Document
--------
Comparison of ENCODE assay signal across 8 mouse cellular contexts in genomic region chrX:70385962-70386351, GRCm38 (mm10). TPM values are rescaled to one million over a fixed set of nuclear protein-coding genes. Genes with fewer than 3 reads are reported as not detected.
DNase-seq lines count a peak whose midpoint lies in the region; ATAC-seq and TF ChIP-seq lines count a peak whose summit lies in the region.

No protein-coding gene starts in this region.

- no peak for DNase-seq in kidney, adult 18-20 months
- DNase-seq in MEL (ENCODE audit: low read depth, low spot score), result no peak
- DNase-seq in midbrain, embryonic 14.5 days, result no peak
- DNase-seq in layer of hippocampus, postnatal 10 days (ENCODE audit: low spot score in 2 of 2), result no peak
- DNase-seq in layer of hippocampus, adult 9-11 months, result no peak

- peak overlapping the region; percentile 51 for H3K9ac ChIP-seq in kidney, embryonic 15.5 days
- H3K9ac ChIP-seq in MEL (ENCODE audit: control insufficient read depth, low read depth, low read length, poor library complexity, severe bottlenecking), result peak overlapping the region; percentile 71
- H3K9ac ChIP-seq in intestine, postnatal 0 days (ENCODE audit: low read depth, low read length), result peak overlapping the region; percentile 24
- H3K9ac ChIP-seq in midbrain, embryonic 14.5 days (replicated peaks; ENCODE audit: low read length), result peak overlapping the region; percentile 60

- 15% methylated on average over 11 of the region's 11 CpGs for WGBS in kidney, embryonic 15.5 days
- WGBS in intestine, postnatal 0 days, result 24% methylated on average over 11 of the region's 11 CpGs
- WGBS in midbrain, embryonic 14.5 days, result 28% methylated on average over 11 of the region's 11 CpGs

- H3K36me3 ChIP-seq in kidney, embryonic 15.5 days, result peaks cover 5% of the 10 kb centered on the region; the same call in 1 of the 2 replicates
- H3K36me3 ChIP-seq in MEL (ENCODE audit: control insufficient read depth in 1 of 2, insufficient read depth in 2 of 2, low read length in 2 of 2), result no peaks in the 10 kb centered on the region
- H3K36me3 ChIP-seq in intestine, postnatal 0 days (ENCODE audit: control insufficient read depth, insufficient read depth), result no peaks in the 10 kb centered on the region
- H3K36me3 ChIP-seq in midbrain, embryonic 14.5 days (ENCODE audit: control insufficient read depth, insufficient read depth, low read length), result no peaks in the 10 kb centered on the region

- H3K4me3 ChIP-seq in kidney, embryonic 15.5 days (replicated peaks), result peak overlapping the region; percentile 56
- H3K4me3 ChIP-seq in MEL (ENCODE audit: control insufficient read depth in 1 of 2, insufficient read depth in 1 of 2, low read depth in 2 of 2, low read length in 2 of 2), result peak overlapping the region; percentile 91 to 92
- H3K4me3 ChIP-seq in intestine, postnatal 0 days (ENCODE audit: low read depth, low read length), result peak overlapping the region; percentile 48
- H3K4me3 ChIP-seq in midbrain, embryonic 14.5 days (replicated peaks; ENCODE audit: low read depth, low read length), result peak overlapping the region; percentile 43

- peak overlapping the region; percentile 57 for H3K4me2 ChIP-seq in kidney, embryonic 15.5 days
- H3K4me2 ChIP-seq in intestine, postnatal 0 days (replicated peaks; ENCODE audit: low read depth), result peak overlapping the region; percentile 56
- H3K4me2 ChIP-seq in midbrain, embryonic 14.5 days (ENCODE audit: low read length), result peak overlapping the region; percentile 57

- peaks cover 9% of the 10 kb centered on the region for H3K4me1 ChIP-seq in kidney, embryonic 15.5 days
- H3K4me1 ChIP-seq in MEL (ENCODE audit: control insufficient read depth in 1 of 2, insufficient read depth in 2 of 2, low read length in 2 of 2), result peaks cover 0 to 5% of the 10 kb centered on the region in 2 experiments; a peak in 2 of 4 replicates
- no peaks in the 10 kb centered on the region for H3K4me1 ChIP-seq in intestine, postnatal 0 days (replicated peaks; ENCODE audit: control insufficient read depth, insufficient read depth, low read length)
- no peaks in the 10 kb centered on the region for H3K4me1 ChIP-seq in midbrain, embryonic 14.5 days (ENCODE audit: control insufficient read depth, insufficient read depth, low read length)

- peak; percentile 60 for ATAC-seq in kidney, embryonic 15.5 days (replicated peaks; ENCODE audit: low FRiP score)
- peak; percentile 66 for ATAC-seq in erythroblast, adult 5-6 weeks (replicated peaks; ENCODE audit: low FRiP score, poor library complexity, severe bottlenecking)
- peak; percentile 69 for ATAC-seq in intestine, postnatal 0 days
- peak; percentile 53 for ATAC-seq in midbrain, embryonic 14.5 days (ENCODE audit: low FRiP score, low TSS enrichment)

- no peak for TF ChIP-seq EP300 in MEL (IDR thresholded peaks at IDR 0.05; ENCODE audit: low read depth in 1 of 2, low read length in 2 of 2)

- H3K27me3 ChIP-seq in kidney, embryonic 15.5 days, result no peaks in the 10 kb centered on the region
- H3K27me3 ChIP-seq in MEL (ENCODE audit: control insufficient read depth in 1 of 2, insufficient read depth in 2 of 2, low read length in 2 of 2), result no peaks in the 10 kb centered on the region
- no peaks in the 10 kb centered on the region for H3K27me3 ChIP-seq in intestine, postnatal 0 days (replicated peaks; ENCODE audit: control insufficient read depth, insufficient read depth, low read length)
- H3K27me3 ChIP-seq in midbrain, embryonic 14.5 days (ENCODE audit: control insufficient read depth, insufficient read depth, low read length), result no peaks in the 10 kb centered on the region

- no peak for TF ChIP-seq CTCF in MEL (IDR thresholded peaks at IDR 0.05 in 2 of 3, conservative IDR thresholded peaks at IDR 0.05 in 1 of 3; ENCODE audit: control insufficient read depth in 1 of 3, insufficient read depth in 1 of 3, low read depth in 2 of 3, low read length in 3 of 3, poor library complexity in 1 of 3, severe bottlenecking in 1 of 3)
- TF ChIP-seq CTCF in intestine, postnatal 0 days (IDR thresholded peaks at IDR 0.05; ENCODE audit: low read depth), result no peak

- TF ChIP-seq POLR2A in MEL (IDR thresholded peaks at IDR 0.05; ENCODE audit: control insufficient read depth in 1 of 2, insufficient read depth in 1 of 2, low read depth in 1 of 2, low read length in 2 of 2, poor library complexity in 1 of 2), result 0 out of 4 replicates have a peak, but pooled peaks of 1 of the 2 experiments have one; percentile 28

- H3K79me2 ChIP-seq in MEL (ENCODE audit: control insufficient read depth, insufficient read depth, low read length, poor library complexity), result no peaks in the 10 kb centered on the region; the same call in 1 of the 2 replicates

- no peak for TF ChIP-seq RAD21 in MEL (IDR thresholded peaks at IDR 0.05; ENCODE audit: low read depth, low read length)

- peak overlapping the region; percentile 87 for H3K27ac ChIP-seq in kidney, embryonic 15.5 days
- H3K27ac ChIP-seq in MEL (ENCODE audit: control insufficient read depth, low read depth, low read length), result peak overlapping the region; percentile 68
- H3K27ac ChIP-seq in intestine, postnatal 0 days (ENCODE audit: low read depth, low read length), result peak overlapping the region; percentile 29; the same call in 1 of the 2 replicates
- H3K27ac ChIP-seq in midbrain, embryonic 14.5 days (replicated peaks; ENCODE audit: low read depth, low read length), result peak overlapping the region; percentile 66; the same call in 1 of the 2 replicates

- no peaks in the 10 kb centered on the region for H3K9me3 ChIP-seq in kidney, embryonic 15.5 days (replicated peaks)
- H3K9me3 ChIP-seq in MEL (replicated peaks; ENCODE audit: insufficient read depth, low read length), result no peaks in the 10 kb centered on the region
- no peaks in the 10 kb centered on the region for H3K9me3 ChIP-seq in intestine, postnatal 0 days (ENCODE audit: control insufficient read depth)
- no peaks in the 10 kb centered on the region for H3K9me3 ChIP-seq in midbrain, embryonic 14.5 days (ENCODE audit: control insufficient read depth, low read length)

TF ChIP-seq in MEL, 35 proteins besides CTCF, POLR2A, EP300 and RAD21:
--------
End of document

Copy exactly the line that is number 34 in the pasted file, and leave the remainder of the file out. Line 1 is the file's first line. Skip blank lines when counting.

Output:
- peak; percentile 53 for ATAC-seq in midbrain, embryonic 14.5 days (ENCODE audit: low FRiP score, low TSS enrichment)